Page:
5 Stages of Grading

Yesterday, I saw this post this post, which parodies Elisabeth Kubler-Ross’s Five Stages of Grief. It made me laugh out loud, because, as a teacher, I can definitely identify with the mental and emotional journey one goes through when presented with a stack of essays. Part of me wishes I had become a math, science, or social studies teacher so I could simply use a scantron machine (I know it takes a lot of work to prepare the tests, but once they’re written, you’re guaranteed to use the same tests for at least the next few years). Teaching English, on the other hand, changes from day to day. Though the facts of the novels remain the same, the students’ interpretations always change, and one has to be open to those interpretations, especially if the students have valid evidence to back them up. It takes a hell of a lot of time to just read an essay (no skimming here), let alone read and comment on one, both in its body and as a summation at the end. It takes me 20-25 minutes to read and comment on each essay, and I recently had a stack of 100 essays to grade (50 on Golding’s Lord of the Flies, and 50 on Steinbeck’s Of Mice and Men). That means it took me 2500 extra minutes (nearly 42 hours) of extra work to do outside of planning (which all teachers do equally, if they are good teachers) plus the grading of smaller assignments. I hate those fucking people who say, “It must be nice to have a teacher’s schedule,” when they are completely ignorant of the work it takes outside of the teaching days and year to be successful for oneself as well as the students. Try teaching for just a week. I dare you, asshole.

Anyway, back to the five stages of grading. This is how it went down for me (keep in mind that I like to return essays within one week of receiving them).

  1. Denial: At first, I thought, “100 essays isn’t many. I’m only teaching four classes (instead of the usual five, which would have given me ~30 more essays). I can do this! I’m in no hurry; I think I’ll blog! I haven’t blogged in six months (hence the start-up of the blog again)! Then I think I’ll work out! And my house definitely needs a cleaning!” There goes day one of grading.
  2. Anger: At first, this manifested itself as, “DAMMIT, I can’t meet you for dinner because I have to grade. Oh, the hell with it–[still in denial] I can do what I want! I’m the teacher!” There goes day two of grading. Day three is when I usually pick up a few papers and grade them, then get annoyed at the fact that, despite having gone over how to write formally, students are still using contractions and cannot smoothly integrate quotations into their own writing. And, despite having said, “Cite your sources!” multiple times, there are still some essays that have “borrowed” information from the web. So, it enrages me when I find plagiarism; THEN it infuriates me that I have to go through all the proper channels at work in order to report the plagiarism. More wasted time that could have been spent grading.
  3. Bargaining: When I hit the middle of the essay pile, my anger has turned into annoyance, so I have to motivate myself to continue the process. So, I come up with a rewards system. For every four essays I grade, I can get on the internet to check my email and Facebook page. Of course, I have to respond to the emails and FB comments. I don’t want to be rude or anything. Then, after the next three, I can get a snack. Two more and I can take the dogs for a walk. You get the picture. There goes a half-day of grading.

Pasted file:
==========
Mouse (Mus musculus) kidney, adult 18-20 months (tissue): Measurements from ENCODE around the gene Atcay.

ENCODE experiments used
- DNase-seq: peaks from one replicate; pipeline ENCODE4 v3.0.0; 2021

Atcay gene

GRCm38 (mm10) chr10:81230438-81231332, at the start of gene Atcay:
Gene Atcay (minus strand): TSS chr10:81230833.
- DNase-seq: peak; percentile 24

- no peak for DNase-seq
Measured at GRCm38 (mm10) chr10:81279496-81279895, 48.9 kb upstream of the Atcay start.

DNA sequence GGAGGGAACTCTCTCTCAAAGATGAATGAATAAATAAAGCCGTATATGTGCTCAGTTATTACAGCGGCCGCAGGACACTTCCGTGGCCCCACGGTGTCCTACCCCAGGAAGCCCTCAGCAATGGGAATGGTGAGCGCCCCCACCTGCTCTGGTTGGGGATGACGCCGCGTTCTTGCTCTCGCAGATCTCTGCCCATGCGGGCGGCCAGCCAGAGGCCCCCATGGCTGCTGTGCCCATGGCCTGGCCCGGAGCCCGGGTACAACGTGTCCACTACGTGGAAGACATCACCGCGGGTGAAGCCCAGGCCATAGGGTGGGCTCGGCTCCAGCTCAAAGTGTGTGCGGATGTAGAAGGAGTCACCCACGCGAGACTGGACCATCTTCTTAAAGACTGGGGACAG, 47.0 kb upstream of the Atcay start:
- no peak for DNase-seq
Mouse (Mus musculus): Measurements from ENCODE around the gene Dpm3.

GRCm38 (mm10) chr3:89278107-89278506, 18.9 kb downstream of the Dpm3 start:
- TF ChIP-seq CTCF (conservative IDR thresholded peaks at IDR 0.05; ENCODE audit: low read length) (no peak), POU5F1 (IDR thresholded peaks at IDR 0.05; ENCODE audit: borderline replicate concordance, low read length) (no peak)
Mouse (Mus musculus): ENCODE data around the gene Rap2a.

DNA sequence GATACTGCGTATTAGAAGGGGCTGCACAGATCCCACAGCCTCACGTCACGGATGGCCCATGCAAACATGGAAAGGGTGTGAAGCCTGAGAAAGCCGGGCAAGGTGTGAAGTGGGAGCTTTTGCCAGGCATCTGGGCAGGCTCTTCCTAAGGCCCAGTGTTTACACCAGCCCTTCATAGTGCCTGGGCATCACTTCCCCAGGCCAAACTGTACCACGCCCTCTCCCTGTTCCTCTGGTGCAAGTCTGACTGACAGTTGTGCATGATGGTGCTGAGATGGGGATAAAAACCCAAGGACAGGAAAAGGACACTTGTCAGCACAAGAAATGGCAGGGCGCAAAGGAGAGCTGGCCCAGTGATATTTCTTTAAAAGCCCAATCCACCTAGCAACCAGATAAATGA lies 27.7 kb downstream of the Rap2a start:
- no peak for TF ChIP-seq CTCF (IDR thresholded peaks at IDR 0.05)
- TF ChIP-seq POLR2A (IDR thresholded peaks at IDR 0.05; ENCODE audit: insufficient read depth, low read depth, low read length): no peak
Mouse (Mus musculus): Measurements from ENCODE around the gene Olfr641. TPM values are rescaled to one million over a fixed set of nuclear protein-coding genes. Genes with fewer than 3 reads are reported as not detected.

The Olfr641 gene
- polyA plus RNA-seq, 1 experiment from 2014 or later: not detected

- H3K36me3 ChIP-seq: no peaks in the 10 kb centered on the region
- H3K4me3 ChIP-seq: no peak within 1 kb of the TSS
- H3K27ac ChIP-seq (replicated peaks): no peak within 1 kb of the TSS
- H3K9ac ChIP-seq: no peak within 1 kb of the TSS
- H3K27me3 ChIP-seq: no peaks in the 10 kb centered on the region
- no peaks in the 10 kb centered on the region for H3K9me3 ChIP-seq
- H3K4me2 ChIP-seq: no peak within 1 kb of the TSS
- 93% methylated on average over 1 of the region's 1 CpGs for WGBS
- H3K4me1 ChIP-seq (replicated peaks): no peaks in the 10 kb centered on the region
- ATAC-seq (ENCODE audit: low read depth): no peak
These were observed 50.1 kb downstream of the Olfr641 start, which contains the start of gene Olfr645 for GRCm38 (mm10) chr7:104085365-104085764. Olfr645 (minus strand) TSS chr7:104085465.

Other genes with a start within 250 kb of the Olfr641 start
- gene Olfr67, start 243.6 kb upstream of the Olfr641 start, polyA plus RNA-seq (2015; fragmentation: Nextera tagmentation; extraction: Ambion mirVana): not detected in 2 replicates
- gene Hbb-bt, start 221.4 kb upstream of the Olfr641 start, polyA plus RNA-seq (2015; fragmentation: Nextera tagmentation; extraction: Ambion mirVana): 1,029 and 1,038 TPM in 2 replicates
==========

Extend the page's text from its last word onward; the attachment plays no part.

4. Depression: With 5+ days of grading time out the window, it sets in: I have all of these essays to grade in a day and a half. It’s the weekend, and instead of going out and having fun, I am on house arrest, at the mercy of 75 more papers to get through. I’m over bargaining, because my own self-imposed deadline is creeping up quickly and loudly, and I can just hear the questions flood in: “When are we going to get our essays back?” and “Are we getting our essays back today?” Some guilt plays a part, too, because I made an explicit deadline for myself and a tacit one for my students, and I’m doubtful that I’ll be able to fulfill either of those promises.
  5. Acceptance: Eventually, I have to accept the fact that I am not going to meet that one-week deadline. I kept the promise to one class, took 10 days for another, and two and a half weeks for the last two (which were particularly challenging in terms of quality). This is it. I can’t change it. So, then the real grading spree begins about a week after I have received the essays. It is what it is, and I can’t change the speed at which I grade. This is the point at which I know I’ll have to grade at least 10 essays a day if I want to give them back in the near future. Ugh.

Grading essays is quite an emotional experience; it wears you down just like any arduous task or physical activity. I always want my students to do well; this time, I was thrilled with the quality of the Lord of the Flies essays. Those freshmen and sophomores really made it easy for me once I got into the “acceptance” phase. The Of Mice and Men essays were the challenging ones; it took me way more time and effort than I had anticipated. But I accept the fact that I wanted to be a teacher, and this is just one of the many “extras” (including that vacation time. Ha!) that I get. Thankfully, being in the classroom interacting with the students is almost always a joy–they’re funny, smart (most of the time), and engaging, and, to use a cliche, it IS rewarding when those light bulbs go off. I can’t think of a way I’d rather make a living.

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